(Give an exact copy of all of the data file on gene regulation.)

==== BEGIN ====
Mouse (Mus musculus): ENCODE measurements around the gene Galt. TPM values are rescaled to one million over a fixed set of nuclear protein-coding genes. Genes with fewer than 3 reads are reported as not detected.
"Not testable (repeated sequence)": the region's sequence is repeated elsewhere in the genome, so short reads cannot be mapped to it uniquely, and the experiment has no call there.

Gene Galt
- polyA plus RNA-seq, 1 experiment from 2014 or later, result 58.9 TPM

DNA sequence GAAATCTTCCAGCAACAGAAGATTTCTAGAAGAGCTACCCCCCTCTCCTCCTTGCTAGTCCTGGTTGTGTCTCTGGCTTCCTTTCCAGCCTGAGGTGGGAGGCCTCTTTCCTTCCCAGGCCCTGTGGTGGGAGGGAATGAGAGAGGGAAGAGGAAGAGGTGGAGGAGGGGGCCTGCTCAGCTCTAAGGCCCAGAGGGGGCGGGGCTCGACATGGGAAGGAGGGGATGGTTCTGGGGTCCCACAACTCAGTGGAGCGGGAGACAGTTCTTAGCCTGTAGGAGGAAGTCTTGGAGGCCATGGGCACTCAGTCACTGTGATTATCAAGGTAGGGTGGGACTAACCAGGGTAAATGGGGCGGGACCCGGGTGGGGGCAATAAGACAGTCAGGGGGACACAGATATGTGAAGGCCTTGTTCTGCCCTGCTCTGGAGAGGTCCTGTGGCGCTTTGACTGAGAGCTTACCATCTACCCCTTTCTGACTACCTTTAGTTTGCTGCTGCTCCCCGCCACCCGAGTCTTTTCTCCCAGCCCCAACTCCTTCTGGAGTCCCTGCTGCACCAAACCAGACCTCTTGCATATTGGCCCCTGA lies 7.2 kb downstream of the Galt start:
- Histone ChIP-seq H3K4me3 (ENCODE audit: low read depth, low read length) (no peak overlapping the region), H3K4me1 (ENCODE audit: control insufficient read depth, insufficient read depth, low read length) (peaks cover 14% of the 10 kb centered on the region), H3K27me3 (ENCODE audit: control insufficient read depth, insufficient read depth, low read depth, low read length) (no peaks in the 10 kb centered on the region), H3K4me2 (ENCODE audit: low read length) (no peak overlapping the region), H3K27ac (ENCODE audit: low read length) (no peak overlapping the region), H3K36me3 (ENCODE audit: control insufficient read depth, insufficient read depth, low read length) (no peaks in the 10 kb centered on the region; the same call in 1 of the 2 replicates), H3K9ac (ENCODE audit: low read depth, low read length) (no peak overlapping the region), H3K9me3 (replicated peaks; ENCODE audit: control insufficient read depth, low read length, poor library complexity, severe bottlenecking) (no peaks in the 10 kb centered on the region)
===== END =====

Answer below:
Mouse (Mus musculus): ENCODE measurements around the gene Galt. TPM values are rescaled to one million over a fixed set of nuclear protein-coding genes. Genes with fewer than 3 reads are reported as not detected.
"Not testable (repeated sequence)": the region's sequence is repeated elsewhere in the genome, so short reads cannot be mapped to it uniquely, and the experiment has no call there.

Gene Galt
- polyA plus RNA-seq, 1 experiment from 2014 or later, result 58.9 TPM

DNA sequence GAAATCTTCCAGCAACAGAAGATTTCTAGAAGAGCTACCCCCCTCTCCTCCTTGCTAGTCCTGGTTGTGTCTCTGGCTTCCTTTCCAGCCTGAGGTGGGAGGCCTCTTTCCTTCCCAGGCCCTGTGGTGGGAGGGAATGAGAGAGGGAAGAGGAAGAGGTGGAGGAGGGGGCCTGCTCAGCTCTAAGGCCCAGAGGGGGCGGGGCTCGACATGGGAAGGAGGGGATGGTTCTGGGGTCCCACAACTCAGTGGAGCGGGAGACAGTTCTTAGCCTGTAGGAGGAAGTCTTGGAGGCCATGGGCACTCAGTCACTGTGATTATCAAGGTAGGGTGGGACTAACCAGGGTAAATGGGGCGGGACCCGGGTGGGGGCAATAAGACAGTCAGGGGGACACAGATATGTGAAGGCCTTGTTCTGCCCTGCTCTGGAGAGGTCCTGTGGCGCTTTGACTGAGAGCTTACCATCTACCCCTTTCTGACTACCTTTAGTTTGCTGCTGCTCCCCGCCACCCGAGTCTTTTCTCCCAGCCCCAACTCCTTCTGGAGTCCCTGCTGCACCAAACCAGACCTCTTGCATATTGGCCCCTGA lies 7.2 kb downstream of the Galt start:
- Histone ChIP-seq H3K4me3 (ENCODE audit: low read depth, low read length) (no peak overlapping the region), H3K4me1 (ENCODE audit: control insufficient read depth, insufficient read depth, low read length) (peaks cover 14% of the 10 kb centered on the region), H3K27me3 (ENCODE audit: control insufficient read depth, insufficient read depth, low read depth, low read length) (no peaks in the 10 kb centered on the region), H3K4me2 (ENCODE audit: low read length) (no peak overlapping the region), H3K27ac (ENCODE audit: low read length) (no peak overlapping the region), H3K36me3 (ENCODE audit: control insufficient read depth, insufficient read depth, low read length) (no peaks in the 10 kb centered on the region; the same call in 1 of the 2 replicates), H3K9ac (ENCODE audit: low read depth, low read length) (no peak overlapping the region), H3K9me3 (replicated peaks; ENCODE audit: control insufficient read depth, low read length, poor library complexity, severe bottlenecking) (no peaks in the 10 kb centered on the region)